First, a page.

“There is no possible fight for someone deprived of an identity…” Speaking of Marxism – “For women, Marxism had two results. It prevented them from being aware that they are a class and therefore from constituting themselves as a class for a very long time, by leaving the relation, “women/men” outside of the social order, by turning into a natural relation… Marxist theory does not allow women any more than other classes of oppressed people to constitute themselves as historical subjects, because Marxism does not take into account the fact that a class also consists of individuals one by one.”
“The opposite is also true; without class and class consciousness there are no real subjects, only alienated individuals….. The advent of individual subjects demands first destroying the categories of sex.” “We are escapees from our own class in the same way as the American runaway slaves were then escaping slavery and becoming free” “This can be accomplished only by the destruction of heterosexuality as a social system which is based on the oppression of women by men and which produces the doctrine of the difference between sexes to justify this oppression.”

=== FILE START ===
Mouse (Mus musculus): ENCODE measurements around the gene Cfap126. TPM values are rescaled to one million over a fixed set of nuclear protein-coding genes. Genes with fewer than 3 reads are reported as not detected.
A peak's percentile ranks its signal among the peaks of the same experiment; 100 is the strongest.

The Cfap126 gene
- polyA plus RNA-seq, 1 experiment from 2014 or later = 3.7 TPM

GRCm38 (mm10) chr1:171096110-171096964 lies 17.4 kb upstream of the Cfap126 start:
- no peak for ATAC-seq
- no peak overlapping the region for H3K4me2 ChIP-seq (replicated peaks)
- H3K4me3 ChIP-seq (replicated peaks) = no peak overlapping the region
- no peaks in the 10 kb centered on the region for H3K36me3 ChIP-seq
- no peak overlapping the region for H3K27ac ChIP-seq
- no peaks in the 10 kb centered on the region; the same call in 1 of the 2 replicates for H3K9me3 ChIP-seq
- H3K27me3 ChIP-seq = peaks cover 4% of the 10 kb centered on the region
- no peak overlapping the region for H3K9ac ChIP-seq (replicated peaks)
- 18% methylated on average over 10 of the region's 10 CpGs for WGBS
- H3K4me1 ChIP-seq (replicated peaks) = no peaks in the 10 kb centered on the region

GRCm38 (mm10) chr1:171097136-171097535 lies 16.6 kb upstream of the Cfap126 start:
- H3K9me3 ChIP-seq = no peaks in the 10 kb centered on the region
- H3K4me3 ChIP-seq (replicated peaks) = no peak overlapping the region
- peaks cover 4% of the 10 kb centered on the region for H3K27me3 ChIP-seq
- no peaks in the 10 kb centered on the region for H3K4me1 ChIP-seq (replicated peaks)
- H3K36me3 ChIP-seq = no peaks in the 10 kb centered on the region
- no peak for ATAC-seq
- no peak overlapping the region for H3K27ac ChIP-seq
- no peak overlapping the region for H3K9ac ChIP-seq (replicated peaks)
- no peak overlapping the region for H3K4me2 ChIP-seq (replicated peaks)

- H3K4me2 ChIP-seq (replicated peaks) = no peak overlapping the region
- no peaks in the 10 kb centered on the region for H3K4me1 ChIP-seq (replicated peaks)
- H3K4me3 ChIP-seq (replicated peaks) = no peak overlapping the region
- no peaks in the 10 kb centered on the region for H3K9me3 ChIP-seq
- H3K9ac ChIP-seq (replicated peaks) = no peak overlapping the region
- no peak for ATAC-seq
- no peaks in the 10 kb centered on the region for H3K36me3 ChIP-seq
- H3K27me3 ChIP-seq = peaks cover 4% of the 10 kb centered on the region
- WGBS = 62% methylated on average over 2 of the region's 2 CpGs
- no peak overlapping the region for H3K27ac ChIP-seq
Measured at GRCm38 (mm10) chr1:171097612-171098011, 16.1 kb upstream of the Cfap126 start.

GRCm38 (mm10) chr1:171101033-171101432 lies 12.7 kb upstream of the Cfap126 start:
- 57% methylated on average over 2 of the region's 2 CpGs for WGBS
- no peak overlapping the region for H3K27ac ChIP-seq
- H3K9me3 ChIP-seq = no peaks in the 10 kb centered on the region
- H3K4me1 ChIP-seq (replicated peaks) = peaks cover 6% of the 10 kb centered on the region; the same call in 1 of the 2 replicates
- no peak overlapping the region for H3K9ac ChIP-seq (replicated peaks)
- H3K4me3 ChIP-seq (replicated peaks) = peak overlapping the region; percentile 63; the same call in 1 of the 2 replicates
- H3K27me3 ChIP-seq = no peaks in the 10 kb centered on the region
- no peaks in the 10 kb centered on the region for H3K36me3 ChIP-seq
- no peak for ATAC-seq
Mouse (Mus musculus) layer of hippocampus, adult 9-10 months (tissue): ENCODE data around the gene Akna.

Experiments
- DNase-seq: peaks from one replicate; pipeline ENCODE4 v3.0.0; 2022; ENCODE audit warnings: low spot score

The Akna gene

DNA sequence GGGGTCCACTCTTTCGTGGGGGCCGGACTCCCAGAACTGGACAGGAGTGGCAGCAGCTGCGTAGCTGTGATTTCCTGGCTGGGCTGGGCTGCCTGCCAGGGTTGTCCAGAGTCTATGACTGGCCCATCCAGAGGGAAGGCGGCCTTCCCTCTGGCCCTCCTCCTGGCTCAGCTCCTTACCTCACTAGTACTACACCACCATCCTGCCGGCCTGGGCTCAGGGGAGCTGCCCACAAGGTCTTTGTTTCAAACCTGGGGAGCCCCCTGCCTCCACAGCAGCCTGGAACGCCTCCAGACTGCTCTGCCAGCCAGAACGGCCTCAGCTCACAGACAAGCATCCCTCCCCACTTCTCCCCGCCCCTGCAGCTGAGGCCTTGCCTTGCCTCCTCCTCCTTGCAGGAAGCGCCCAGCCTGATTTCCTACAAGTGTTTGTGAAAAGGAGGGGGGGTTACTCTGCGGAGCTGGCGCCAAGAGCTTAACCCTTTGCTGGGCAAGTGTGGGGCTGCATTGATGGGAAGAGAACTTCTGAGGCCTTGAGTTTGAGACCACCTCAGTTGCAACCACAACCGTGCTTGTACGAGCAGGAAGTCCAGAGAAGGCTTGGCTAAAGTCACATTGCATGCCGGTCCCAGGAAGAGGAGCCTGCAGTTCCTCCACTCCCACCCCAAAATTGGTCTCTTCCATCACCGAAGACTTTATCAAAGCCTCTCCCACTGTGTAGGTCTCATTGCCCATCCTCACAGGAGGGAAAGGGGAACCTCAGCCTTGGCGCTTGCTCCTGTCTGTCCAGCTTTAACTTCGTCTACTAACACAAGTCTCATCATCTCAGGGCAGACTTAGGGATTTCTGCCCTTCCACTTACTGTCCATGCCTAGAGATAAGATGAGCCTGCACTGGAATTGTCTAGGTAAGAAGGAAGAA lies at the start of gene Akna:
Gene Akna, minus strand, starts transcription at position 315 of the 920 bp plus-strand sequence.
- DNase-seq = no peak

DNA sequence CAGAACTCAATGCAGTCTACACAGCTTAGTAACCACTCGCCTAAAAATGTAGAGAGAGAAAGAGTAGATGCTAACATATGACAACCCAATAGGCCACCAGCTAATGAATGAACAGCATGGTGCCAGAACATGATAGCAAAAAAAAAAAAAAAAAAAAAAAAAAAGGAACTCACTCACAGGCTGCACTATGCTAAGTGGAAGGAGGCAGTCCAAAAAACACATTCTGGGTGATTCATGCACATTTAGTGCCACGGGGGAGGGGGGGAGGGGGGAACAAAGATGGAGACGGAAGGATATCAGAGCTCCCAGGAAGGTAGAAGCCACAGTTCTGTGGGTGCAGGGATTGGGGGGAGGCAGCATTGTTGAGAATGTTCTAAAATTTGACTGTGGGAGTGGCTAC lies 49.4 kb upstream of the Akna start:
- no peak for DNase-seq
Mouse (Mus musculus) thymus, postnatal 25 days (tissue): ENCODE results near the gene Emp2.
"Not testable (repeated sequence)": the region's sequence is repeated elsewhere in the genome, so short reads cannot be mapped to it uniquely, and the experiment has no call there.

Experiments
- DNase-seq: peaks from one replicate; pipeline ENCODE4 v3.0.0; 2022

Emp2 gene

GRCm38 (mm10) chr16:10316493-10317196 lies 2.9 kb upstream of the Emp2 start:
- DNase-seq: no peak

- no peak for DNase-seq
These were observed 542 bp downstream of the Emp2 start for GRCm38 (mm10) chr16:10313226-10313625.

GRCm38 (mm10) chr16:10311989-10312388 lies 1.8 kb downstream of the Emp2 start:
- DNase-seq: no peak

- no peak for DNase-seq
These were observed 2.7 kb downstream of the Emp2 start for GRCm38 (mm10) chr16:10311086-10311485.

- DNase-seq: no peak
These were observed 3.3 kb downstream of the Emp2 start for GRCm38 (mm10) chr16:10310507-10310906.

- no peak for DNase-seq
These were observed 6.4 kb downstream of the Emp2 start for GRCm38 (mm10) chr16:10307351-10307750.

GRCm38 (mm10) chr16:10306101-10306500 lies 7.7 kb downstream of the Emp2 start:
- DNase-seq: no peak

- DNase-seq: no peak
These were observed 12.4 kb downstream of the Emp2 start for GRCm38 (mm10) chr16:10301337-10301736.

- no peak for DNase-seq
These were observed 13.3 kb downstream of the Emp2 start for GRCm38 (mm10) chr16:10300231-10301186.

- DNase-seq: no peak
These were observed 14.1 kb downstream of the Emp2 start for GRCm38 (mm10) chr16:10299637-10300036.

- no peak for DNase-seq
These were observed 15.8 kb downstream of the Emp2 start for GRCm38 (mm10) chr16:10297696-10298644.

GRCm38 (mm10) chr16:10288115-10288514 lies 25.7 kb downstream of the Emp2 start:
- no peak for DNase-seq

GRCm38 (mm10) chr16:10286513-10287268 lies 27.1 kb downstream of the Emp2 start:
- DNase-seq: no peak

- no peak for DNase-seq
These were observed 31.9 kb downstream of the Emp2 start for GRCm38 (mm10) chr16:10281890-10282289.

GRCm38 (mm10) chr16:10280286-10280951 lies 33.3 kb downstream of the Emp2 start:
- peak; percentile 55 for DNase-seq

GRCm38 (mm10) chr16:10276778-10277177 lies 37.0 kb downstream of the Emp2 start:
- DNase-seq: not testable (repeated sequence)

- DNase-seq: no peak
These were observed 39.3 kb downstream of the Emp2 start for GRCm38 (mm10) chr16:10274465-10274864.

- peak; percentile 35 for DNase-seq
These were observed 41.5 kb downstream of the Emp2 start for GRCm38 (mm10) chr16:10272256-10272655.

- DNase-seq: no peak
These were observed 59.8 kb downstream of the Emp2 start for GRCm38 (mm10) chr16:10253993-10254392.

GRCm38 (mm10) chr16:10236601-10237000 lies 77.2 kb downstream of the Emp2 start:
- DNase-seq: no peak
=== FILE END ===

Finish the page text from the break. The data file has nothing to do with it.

Reference to previous readings
Women’s Time – Julia Kristeva (giving birth as a realization of womanhood) The Laugh of the Medusa – Cixous (beauty myth)
Cite this essay
About “One is not born a woman” by Monique Witting. (2016, Apr 17). Retrieved from https://studymoose.com/about-one-is-not-born-a-woman-by-monique-witting-essay